On the first day of class, Amanda Hughes’ high school biology teacher instructed the students to draw what biology looks like to them. She drew a double helix DNA strand with a person climbing up it.
“I was just like, ‘This is me at the beginning of this journey, and maybe I want to be a doctor someday,’” Hughes said.
Female mentors can increase women’s academic experiences and retention in engineering, according to a 2017 Proceedings of the National Academy of Sciences study. Female Temple University students and faculty recall their initial interests in science and how those experiences sparked their interest in teaching.
Mariana Bonfim, who lived in Sao Luis, Brazil, until 2015, is a fifth-year biology student. Her interest in science was also sparked by her high school biology teacher.
“I feel as if in my country, it is not popular to be a biologist, as many STEM majors are often directed toward the health sciences,” Bonfim said. “But my teacher was a field biologist, which was exciting to see that people actually do that.”
Since then, Bonfirm has invested time outdoors studying both deciduous forest and marine ecosystems, she said. While she appreciates her work in the field, she discovered her true passion is for teaching others.
Bonfim has worked with elementary, middle, high school and college students, and is inspired to share her passion for science with others, she said.
Her current advisor for her Ph.D. program is very engaged in providing opportunities for other female scientists and increasing diversity in the sciences in general, Bonfim said.
“That’s really important and that definitely had an impact on me and, you know, inspiring me to do the same for other female scientists,” she added.
Similarly, Ann Valentine, a chemistry professor and associate chair of the chemistry department, was inspired by a high school teacher at an early age.
Though science had intimidated her, Valentine’s teacher gave her opportunities to participate in research projects, which made approaching science easier for her. Through those opportunities, her teacher gave her the push to pursue her career, Valentine said.
Valentine’s teacher also made sure to teach both male and female students about women in STEM and once made everyone in the class do a presentation on a female scientist, Valentine said.
“I don’t think a male teacher would have been so clear and intentional about those things,” she added.
Valentine is now a full-time academic professor who teaches General Chemistry, runs a research lab and manages academic affairs within the department. Valentine also works with graduate students, helping direct their Ph.D. research.
While Valentine is grateful for the opportunities she has had, there have been times when male colleagues have treated her differently for being a woman, she said.
“I could tell horror stories of jerk behaviors and awkward things at conferences and weird people stalking me while I’m out trying to do collaborations, where things happen and you’re like, ‘This would not happen to me if I were a male,’” Valentine added.
Bonfim has also experienced difficulties while pursuing her career.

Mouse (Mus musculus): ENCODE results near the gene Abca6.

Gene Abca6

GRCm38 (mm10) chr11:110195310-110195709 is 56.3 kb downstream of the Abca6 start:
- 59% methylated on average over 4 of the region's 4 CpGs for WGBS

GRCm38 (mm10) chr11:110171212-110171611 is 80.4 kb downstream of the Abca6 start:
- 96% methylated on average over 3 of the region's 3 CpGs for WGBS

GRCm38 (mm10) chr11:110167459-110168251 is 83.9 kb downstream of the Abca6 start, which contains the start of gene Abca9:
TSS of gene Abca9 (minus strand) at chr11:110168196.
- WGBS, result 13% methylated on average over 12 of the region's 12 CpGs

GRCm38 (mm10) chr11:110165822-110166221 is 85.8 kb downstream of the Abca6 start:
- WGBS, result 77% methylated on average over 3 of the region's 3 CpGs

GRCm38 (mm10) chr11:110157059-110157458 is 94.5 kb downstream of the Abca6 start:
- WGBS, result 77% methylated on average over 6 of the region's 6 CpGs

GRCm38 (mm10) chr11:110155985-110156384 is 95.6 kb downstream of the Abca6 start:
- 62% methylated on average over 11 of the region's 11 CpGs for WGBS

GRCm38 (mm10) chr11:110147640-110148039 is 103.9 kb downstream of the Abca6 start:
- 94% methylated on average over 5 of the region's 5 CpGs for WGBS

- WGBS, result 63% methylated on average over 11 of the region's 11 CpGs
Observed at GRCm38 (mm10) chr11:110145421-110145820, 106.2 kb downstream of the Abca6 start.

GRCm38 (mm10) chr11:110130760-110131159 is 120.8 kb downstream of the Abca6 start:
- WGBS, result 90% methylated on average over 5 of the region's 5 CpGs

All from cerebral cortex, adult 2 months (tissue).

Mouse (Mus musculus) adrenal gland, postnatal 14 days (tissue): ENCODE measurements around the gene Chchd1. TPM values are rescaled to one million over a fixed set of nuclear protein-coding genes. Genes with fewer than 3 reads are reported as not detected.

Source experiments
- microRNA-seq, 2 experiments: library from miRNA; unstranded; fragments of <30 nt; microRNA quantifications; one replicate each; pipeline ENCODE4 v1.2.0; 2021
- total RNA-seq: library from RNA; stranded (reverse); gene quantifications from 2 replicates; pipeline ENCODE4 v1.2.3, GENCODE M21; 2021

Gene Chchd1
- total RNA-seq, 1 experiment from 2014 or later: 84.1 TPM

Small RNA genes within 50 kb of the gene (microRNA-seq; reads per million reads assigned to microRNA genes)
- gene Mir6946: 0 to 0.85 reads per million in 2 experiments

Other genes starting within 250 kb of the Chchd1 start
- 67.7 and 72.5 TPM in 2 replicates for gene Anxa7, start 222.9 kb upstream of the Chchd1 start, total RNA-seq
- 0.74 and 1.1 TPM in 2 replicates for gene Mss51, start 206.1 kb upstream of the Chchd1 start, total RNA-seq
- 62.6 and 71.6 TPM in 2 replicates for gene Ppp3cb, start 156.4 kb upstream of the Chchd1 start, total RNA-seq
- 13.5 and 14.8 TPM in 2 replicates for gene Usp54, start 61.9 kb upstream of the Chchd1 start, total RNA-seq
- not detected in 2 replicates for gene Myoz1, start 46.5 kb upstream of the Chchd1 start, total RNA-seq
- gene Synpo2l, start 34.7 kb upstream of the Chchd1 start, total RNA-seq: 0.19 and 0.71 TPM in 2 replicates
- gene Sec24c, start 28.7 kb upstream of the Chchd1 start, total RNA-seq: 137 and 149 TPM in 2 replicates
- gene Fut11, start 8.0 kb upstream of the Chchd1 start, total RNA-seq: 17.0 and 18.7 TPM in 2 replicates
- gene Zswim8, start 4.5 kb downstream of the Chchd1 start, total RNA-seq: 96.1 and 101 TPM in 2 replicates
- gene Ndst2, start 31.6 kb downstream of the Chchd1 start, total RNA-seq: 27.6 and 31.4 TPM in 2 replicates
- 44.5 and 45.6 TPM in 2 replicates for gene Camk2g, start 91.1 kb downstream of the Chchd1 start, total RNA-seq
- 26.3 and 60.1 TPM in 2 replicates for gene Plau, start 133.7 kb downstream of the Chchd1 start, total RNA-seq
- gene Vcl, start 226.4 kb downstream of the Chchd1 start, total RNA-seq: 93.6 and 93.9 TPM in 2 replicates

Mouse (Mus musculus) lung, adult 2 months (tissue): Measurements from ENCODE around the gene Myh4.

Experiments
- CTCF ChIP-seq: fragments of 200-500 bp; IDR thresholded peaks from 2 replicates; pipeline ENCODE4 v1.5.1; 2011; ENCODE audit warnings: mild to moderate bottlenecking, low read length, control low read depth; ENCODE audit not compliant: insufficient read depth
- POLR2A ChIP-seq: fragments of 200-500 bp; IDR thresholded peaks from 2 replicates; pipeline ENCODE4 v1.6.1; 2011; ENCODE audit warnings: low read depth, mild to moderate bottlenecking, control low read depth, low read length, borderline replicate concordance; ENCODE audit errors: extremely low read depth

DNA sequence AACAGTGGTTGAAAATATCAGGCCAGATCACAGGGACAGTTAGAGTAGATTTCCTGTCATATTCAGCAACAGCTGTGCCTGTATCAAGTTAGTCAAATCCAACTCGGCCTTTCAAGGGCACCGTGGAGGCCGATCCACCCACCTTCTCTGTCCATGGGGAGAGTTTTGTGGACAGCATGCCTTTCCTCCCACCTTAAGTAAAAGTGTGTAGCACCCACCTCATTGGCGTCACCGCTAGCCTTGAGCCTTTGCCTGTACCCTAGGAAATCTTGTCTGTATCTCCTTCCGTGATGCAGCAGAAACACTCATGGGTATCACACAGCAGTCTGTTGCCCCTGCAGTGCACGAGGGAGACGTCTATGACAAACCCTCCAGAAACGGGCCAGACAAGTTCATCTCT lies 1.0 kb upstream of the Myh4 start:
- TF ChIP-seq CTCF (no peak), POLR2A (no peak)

“Being a minority, you face limitations, as English is not my native language, it is often a barrier with me and other researchers,” she said.
With the events of the past year like COVID-19, Black Lives Matter protests and the presidential election, Bonfim stressed how important it is to address the differences among others in the field as well.
African American and Hispanic individuals are underrepresented within the STEM field, as they make up only nine percent and seven percent, respectively, of science and technology jobs available in the U.S., according to a 2018 study by Pew Research Center.
“We have to acknowledge that there is a gap and gender bias,” Bonfim said. “We are starting to reduce that gap in science, but we have to continue this conversation.”
As part of the international push to get more women in STEM, the United Nations observed International Day of Women and Girls in Science through webinars and panel discussions on Feb. 11.
Temple is playing a role in addressing that gap with the chemistry department composed of 29 percent women tenured faculty, Valentine said.
“I hope we don’t let go about the urgency for diversity,” Bonfim said. “Being an ecologist, you see the benefits of diversity in the world, the stability of a system is dependent on variations and diversity, which applies to a human society as well.”
As she continues building her career, Hughes is also working to provide a good life for her future children. It’s added pressure women have that men don’t typically have, she said.
With more women involved in the field, more understanding will be provided when someone needs to take time to focus on their children, Hughes said.
“We’re in such an amazing time for women to have a voice, women to shed their trauma and be accepted and embraced and to carry on stronger and find community in almost every aspect of this society,” she added. “And there are still the dark spots, but I think everyone is becoming more aware.”
Contributed reporting by Eden MacDougall